New Highs, Now What?

The Dow is back to 26,000 and the NASDAQ hit 8,000 for the first time ever. When markets hit new highs I get asked the same question, can it keep going higher or are we about to crash? If you're interested in what these new highs mean for you, keep reading.

In July of 2007 the Dow hit 14,000 for the first time ever. It didn't hit 15,000 until May of 2013 almost 6 full years later. On the other hand, November of 2016 the Dow hit 19,000 and since then we've seen it cruise past 20, 21, 22, 23, 24, 25 and 26 thousand in less than two years.

The fact we've hit a milestone doesn't tell us what the future holds. It does let us know that we have an opportunity to make changes from a position of strength.

If you follow an asset allocation model, this is a great time to rebalance. The goal of these strategies is to reactively buy low and sell high. Record high sounds like an opportunity to sell high and rebalance.

It can also be a great opportunity to evaluate your target asset allocation. If you are close to or in retirement you might not want to take as much risk as you have been. The last two years should have moved you closer to your goals. If you don't need as much growth, why not shift some money toward stability?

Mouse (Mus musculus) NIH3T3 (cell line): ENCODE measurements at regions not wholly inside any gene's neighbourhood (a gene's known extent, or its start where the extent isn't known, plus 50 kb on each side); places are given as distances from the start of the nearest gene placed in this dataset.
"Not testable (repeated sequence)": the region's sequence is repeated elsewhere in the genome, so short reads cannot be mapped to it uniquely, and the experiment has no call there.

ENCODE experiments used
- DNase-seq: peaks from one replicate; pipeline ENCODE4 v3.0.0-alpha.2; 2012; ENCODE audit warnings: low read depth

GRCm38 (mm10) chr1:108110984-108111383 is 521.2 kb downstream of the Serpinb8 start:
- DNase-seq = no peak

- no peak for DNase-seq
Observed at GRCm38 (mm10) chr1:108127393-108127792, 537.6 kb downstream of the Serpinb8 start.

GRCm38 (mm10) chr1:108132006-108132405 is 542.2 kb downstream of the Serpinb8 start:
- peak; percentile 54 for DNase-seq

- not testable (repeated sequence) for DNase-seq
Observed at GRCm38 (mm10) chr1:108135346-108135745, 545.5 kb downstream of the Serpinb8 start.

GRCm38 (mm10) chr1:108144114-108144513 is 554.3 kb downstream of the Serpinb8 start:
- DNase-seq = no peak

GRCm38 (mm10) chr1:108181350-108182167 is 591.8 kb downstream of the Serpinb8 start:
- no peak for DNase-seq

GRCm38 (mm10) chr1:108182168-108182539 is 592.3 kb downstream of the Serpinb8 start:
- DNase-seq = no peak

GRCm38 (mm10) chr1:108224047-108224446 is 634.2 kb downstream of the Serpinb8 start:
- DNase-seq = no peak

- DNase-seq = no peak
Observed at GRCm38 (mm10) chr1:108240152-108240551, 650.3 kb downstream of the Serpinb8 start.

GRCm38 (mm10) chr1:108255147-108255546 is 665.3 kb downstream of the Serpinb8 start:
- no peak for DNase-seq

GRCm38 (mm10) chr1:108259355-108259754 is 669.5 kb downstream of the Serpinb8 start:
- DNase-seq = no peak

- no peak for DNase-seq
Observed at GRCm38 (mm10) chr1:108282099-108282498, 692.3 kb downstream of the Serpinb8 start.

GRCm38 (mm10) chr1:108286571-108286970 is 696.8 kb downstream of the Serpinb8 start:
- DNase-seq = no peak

If you've missed out on the stock market gains of recent years, maybe now is the time to adjust your strategy. Rather than looking at the stock market and trying to decide if it is the time to invest, look to your own assets. If you need growth to achieve your goals, it is time to invest. If you can't afford short term losses, then stay on the side lines.

You might be thinking, "I need growth and I can't afford losses". If that sounds like where you're at, give me a call. You might like working with me because I'll help you protect yourself today so you can celebrate all the future stock market milestones to come.

***Disclaimer*** Jake Carris Financial Planning does not sell any insurance or commissioned products. Investments are not guaranteed and contain the risk of loss. Speak to a financial advisor about your specific situation before making any investment decisions.